Indeed, nowhere near that simple, as we eventually learn; Linklater and Ponicsan drop hints and details in tantalizing bits and pieces.

Cranston and Fishburne have the showier roles, because Carell’s lugubrious Doc spends most of the story in a muted, withdrawn state of minor shock. His grief is palpable, his silent anguish depicted with heartbreaking verisimilitude by Carell. But Doc isn’t consumed merely by sorrow; his shy, frequent sideways glances suggest uncertainty in his present company. And we wonder why.

The scruffy, ill-kempt Cranston is a force of nature. Whereas Richard has abandoned his former sinful ways, found God and resolutely embraced a nobler path, Sal has cheerfully abandoned himself to vice. He’s unapologetically profane — regardless of setting — and relentlessly confrontational, determined to probe and expose any and all “dark secrets” in the hopes of scoring a laugh at somebody else’s expense.

Sal is rude and crude: at times thoroughly unlikable. But his candor and persistent demand for truth has its upside, even as we gradually realize that this insistence on painful honesty may have less to do with moral righteousness, and more to do with atonement.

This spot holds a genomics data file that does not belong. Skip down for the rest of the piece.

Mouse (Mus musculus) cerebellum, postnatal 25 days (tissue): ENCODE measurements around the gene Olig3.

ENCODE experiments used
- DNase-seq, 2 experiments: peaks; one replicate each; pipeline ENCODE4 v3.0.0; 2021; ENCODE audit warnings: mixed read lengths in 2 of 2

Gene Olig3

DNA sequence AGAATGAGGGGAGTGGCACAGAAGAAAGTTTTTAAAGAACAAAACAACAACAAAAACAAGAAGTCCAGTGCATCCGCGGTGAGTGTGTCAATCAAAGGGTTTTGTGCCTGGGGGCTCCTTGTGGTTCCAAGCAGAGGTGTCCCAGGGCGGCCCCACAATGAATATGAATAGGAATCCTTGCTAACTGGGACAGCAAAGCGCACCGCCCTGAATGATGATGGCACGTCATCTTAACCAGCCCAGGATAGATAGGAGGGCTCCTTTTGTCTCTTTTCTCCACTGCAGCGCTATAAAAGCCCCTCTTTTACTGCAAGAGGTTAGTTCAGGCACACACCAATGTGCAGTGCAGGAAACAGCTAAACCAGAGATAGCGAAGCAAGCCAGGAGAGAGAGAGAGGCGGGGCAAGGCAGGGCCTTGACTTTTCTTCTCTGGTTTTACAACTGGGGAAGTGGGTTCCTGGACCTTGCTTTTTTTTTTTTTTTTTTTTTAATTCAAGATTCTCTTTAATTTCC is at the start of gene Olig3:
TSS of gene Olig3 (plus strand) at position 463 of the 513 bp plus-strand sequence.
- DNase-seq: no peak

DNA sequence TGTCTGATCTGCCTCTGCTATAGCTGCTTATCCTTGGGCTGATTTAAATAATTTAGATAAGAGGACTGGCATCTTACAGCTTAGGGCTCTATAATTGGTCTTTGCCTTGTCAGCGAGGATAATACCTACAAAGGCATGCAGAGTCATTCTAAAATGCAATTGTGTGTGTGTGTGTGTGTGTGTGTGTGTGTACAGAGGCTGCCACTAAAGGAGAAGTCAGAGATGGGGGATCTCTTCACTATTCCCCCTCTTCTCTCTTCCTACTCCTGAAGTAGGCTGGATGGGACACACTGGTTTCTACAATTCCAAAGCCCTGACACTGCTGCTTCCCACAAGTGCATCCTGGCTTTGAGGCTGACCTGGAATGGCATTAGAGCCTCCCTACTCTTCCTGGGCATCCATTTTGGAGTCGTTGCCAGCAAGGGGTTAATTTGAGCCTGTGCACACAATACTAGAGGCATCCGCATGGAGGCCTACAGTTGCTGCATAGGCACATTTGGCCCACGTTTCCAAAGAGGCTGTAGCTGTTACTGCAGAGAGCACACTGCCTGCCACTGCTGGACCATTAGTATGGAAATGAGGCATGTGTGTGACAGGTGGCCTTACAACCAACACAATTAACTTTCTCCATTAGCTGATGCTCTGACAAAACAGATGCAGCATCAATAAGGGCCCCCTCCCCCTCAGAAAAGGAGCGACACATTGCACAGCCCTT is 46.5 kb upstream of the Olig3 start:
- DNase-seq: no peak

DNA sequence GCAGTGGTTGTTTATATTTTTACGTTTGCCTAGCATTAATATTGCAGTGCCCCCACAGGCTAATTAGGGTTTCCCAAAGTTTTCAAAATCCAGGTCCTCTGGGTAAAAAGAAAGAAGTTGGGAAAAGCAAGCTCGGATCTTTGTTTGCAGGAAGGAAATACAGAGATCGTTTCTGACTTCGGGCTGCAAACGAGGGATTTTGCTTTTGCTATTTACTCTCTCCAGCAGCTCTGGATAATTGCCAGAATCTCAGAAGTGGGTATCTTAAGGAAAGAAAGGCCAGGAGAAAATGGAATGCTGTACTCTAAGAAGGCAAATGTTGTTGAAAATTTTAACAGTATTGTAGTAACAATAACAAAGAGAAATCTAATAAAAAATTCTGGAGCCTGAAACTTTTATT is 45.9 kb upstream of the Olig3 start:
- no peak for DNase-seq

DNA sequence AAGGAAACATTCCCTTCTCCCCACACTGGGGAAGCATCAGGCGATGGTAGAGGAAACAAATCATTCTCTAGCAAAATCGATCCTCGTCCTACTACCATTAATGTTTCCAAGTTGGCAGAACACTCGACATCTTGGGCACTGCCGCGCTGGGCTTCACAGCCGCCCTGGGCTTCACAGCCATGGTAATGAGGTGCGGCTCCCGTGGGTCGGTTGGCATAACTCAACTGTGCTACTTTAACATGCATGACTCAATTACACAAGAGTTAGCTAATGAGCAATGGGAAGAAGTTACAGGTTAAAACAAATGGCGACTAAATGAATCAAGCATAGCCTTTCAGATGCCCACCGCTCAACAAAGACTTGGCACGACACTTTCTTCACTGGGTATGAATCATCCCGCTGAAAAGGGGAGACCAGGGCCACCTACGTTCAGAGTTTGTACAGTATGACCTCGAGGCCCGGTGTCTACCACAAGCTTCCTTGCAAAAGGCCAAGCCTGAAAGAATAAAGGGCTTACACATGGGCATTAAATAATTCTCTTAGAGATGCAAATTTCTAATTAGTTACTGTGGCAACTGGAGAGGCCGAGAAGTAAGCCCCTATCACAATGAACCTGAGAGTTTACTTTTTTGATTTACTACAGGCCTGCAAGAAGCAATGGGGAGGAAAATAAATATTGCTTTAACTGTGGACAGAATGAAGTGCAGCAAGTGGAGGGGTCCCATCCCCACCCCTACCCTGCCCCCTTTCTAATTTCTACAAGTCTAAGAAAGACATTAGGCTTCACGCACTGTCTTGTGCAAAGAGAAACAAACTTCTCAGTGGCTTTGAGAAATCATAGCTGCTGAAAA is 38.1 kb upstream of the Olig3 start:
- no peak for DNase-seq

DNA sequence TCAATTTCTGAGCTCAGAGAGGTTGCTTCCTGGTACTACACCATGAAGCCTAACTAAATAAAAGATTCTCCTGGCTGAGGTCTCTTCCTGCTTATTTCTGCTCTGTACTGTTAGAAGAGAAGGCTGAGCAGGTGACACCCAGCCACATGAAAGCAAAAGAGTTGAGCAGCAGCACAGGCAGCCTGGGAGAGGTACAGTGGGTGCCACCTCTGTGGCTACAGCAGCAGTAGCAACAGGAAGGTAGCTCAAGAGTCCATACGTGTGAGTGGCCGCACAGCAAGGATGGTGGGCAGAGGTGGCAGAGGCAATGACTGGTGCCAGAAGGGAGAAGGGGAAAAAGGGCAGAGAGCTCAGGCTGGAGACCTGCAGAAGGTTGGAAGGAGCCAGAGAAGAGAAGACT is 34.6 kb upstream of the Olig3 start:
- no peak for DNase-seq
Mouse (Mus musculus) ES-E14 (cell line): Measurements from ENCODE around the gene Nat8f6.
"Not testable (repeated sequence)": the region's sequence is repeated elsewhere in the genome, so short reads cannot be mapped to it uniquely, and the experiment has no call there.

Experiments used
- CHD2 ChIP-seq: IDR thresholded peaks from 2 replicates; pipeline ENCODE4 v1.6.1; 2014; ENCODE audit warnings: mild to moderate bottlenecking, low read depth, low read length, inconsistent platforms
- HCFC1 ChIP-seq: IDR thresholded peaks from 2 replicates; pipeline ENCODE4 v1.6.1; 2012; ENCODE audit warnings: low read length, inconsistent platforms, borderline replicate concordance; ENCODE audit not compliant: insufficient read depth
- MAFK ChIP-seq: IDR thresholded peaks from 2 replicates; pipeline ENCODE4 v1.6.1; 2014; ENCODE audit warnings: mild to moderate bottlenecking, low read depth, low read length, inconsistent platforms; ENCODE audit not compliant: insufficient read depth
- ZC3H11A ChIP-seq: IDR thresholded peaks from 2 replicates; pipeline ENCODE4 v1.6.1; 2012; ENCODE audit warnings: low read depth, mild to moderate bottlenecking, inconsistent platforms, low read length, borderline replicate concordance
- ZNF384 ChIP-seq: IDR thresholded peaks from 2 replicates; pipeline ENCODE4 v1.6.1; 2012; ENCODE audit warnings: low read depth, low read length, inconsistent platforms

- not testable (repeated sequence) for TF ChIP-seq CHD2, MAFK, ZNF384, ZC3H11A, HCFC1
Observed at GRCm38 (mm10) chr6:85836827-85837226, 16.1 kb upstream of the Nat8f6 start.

Regardless, Sal gets all the best and funniest lines, and Cranston delivers them with superb comic timing.

Fishburne’s (initially) unruffled dignity is hilarious merely by comparison. Richard’s raised-eye slow take — in the midst of a sermon, when he first spots Doc and Sal — is the first indication of the delightful trouble to come. The harder Richard tries to retain his composure and civility, the more Sal pokes at him. Watching the gravely formal Fishburne gradually crumble, in the face of this merciless onslaught, is poetry in motion.

Johnson is appropriately spit-and-polish as Washington: the absolute epitome of military honor. The young Marine’s respect, politeness and generosity of spirit feel absolutely genuine; Johnson virtually exudes nobility. At the same time, he’s by no means a stiff archetype; the story gives Washington numerous opportunities to loosen up, at which point he becomes even more captivating.